- Author: Alison Collin
At this time of year it pays to check any cherry trees for infestations of black aphids, Myzus cerasi. These appear most usually on the tips of the terminal shoots, but also on the spurs and they tend to prefer sweet cherry varieties over the sour ones. Leaves will crinkle and curl over, and become sticky with aphid secretions which in turn encourage the development of sooty mold that in severe cases may render the fruit inedible.
These aphids are shiny black and about 1/8-inch long. They overwinter as eggs on the tree bark and emerge at bud break when they feed on tender shoots, injecting a toxin into the leaves which causes them to curl thus protecting the aphids' increasing numbers.
UC IPM recommends using dormant oil sprays in late winter, and hosing off with jets of water any aphids that are obvious before the leaves curl. As with all aphid infestations keep an eye open for ants traveling up the tree trunk – a sure sign that they have found a good supply of honeydew. Natural predators such as hover flies, lady beetles, and lacewings should be encouraged, but once the leaves curl over, these insects appear not to be so prevalent. At that point water jets really are not effective, either.
On a young tree I have used a bucket of soapy water and bent the stems into it so that the affected regions are well submerged, but this is not possible on a large tree. Sometimes leaves are so infested that ones best option is to simply prune off the infected twigs, placing them directly into a plastic bag, and disposing of it.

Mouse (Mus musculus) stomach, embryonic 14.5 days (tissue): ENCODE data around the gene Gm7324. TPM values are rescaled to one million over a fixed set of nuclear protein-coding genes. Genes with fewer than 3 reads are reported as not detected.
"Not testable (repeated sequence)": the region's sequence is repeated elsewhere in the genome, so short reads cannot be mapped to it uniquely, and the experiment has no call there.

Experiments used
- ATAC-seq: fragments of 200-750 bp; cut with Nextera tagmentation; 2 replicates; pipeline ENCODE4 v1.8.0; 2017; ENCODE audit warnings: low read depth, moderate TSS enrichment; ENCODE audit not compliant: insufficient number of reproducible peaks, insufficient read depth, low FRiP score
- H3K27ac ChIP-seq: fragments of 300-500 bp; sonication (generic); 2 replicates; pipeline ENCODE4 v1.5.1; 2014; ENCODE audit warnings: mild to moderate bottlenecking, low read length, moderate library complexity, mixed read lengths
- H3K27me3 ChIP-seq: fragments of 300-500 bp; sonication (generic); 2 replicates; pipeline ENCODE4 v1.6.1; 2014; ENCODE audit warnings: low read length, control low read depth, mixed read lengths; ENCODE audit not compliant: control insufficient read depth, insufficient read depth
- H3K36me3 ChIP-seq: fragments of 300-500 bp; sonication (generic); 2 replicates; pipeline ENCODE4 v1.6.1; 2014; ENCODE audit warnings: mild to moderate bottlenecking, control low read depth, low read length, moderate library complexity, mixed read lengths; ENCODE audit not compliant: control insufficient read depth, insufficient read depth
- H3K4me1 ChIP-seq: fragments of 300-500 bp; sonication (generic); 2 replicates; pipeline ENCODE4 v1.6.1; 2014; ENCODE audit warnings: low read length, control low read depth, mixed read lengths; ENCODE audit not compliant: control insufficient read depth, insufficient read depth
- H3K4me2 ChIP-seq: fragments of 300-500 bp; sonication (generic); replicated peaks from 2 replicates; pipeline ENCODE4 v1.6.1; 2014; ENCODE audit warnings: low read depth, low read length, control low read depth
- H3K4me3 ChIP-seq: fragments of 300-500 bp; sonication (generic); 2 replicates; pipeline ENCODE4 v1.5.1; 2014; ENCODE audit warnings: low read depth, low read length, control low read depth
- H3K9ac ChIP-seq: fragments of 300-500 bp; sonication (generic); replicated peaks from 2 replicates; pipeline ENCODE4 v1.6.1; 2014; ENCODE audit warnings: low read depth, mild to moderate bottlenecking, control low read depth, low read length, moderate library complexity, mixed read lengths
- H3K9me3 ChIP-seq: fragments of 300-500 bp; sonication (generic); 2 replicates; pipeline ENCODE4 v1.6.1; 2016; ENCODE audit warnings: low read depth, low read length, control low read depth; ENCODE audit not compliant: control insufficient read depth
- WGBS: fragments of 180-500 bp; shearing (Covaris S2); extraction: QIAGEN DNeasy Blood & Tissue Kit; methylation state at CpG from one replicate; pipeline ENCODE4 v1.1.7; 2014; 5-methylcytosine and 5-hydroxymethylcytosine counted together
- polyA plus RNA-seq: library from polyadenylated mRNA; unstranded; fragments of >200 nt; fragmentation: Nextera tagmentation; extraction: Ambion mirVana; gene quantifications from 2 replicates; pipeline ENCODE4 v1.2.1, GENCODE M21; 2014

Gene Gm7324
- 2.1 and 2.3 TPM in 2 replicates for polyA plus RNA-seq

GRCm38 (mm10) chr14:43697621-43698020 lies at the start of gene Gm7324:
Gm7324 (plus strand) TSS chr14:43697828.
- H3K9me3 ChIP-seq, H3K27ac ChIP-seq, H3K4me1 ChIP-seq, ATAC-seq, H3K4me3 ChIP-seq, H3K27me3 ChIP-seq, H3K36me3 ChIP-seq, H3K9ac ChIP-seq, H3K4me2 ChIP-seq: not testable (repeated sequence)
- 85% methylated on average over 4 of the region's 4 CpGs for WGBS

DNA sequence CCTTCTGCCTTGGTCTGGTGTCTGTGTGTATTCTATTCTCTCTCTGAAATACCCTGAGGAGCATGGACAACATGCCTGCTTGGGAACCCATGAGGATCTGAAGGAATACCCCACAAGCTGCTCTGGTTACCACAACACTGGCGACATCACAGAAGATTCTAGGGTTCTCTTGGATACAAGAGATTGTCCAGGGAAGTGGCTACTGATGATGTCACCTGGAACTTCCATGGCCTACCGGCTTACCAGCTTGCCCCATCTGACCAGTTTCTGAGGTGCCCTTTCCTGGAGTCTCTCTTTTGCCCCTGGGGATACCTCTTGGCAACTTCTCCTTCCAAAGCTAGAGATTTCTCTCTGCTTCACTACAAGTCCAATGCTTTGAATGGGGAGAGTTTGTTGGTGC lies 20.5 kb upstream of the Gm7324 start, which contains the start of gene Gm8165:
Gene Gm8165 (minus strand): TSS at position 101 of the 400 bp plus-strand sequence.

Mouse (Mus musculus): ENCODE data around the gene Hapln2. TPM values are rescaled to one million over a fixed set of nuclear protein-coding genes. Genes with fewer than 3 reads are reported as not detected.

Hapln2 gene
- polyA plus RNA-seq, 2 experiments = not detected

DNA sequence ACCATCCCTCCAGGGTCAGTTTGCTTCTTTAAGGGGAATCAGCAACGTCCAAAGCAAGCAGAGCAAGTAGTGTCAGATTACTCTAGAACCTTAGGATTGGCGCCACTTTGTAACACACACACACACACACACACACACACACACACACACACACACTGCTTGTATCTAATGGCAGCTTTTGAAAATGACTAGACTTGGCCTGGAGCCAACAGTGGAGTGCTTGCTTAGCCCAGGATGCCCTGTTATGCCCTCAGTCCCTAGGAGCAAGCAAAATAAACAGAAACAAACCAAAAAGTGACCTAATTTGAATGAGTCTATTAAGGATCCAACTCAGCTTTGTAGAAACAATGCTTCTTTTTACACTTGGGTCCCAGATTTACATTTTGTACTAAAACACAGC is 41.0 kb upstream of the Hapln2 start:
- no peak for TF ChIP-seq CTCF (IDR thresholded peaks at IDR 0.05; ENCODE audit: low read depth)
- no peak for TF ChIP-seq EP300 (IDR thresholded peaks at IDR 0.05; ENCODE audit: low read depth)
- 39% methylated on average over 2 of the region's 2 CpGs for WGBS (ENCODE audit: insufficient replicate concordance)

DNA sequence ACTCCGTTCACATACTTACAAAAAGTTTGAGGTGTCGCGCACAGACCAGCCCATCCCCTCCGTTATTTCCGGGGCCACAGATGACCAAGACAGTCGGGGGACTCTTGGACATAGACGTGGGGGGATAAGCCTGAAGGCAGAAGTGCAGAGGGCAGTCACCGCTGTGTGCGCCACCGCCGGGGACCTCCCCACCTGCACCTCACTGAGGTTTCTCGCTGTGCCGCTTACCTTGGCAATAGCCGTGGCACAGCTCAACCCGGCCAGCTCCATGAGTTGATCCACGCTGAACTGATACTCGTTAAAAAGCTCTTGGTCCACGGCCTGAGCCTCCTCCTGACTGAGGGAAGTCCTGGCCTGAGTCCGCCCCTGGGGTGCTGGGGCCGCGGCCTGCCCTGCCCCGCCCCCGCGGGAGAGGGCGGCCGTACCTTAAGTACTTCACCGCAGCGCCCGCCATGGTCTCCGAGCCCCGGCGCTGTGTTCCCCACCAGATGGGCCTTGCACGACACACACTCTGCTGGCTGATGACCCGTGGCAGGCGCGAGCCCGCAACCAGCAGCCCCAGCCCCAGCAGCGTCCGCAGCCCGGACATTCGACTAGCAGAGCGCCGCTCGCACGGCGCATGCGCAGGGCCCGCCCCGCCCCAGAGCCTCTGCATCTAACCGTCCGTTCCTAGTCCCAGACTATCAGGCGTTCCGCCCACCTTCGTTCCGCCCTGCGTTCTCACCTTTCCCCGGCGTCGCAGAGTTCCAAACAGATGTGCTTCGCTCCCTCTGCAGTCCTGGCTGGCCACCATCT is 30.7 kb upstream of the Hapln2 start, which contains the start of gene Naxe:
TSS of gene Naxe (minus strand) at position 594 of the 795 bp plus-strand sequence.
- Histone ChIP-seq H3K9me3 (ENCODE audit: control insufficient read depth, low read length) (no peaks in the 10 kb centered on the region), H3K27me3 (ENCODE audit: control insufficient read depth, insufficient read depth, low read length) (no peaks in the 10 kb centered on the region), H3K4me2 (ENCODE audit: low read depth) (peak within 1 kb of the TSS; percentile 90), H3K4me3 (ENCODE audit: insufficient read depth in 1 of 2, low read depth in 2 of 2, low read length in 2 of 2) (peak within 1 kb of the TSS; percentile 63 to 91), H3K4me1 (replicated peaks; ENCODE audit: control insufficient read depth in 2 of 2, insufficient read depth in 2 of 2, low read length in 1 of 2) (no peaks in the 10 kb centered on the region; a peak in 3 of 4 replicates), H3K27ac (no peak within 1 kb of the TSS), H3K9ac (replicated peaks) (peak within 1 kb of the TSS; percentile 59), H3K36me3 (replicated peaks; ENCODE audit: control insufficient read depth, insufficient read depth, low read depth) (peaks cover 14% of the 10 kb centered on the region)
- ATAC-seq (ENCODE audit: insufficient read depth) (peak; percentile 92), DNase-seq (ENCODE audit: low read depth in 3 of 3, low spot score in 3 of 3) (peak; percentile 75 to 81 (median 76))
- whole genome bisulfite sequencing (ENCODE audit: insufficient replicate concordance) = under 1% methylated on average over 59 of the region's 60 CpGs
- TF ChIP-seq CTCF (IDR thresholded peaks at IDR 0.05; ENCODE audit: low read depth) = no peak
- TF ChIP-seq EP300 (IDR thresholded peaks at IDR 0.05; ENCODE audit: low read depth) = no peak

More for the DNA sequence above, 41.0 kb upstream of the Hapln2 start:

Other cultural measures which may help are avoiding lush growth in the spring by not over-watering or using high nitrogen fertilizers. The base of the tree should be kept clear of weeds or other plants that may act as summer hosts.
- Author: Carmen Kappos
For years I thought of garden pests as various insects and small animals but larger animals like deer can do quite a lot of damage to the gardens in our area near the Sierra Nevada Mountains. The University of California Agriculture & Natural Resources, Integrated Pest Management Program (UC IPM) has an excellent online article on deterring deer from browsing on plantings. Check the website for the full discussion HERE.
As the article says; most people enjoy seeing deer in the wild. I know I do, and I enjoy seeing them around my house as well. I also enjoy seeing my ornamental plants flower in the summer. That is a bit of a challenge; just as a favorite plant is about to bloom the tender new growth can be clipped off by this beautiful neighbor.
As the saying goes “good fences make good neighbors,” the UC IPM article states that “physical exclusion is by far the best and most reliable way to protect gardens, orchards, and ornamental plantings from deer. “ Fencing is discussed in detail, but in my small patch of a garden, a full fence is impractical. Individual plant protectors, also mentioned in the article, are a much easier way for me to enjoy flowers in my yard.